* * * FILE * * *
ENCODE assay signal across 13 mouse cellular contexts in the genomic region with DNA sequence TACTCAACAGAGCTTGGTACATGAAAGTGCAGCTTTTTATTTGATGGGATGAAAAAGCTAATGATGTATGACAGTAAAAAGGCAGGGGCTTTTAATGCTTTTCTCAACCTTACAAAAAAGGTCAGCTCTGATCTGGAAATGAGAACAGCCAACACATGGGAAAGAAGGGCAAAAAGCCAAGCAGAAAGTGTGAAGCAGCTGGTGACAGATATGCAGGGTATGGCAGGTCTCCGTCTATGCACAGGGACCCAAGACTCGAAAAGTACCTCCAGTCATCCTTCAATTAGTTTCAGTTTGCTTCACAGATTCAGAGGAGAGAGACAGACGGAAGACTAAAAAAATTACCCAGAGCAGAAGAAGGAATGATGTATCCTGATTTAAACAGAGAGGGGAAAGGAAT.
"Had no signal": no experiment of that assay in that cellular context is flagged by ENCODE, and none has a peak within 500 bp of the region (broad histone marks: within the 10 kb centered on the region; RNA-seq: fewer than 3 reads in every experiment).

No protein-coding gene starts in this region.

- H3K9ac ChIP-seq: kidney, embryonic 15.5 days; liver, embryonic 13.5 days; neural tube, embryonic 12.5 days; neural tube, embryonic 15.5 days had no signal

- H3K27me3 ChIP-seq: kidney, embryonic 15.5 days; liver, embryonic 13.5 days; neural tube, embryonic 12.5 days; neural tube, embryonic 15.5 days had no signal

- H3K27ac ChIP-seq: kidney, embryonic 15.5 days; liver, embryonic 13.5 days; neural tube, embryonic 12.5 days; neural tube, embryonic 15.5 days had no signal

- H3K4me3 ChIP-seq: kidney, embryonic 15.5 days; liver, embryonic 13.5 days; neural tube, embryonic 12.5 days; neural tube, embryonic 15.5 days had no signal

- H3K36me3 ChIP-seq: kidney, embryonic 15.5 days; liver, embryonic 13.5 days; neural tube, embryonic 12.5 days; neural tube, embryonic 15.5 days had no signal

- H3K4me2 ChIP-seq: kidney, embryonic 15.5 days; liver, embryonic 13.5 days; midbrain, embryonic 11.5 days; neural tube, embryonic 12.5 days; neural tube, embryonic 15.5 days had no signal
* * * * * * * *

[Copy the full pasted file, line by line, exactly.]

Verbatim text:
ENCODE assay signal across 13 mouse cellular contexts in the genomic region with DNA sequence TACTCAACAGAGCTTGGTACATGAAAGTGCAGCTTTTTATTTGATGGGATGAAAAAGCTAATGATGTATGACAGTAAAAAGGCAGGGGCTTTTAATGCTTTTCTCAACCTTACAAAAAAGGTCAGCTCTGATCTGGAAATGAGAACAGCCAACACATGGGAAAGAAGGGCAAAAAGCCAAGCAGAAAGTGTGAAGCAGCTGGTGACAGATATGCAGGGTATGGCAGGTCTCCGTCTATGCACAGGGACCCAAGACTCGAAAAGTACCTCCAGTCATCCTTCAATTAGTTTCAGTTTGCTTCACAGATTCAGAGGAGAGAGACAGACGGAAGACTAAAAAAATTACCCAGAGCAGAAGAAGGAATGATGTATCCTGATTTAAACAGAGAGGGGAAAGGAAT.
"Had no signal": no experiment of that assay in that cellular context is flagged by ENCODE, and none has a peak within 500 bp of the region (broad histone marks: within the 10 kb centered on the region; RNA-seq: fewer than 3 reads in every experiment).

No protein-coding gene starts in this region.

- H3K9ac ChIP-seq: kidney, embryonic 15.5 days; liver, embryonic 13.5 days; neural tube, embryonic 12.5 days; neural tube, embryonic 15.5 days had no signal

- H3K27me3 ChIP-seq: kidney, embryonic 15.5 days; liver, embryonic 13.5 days; neural tube, embryonic 12.5 days; neural tube, embryonic 15.5 days had no signal

- H3K27ac ChIP-seq: kidney, embryonic 15.5 days; liver, embryonic 13.5 days; neural tube, embryonic 12.5 days; neural tube, embryonic 15.5 days had no signal

- H3K4me3 ChIP-seq: kidney, embryonic 15.5 days; liver, embryonic 13.5 days; neural tube, embryonic 12.5 days; neural tube, embryonic 15.5 days had no signal

- H3K36me3 ChIP-seq: kidney, embryonic 15.5 days; liver, embryonic 13.5 days; neural tube, embryonic 12.5 days; neural tube, embryonic 15.5 days had no signal

- H3K4me2 ChIP-seq: kidney, embryonic 15.5 days; liver, embryonic 13.5 days; midbrain, embryonic 11.5 days; neural tube, embryonic 12.5 days; neural tube, embryonic 15.5 days had no signal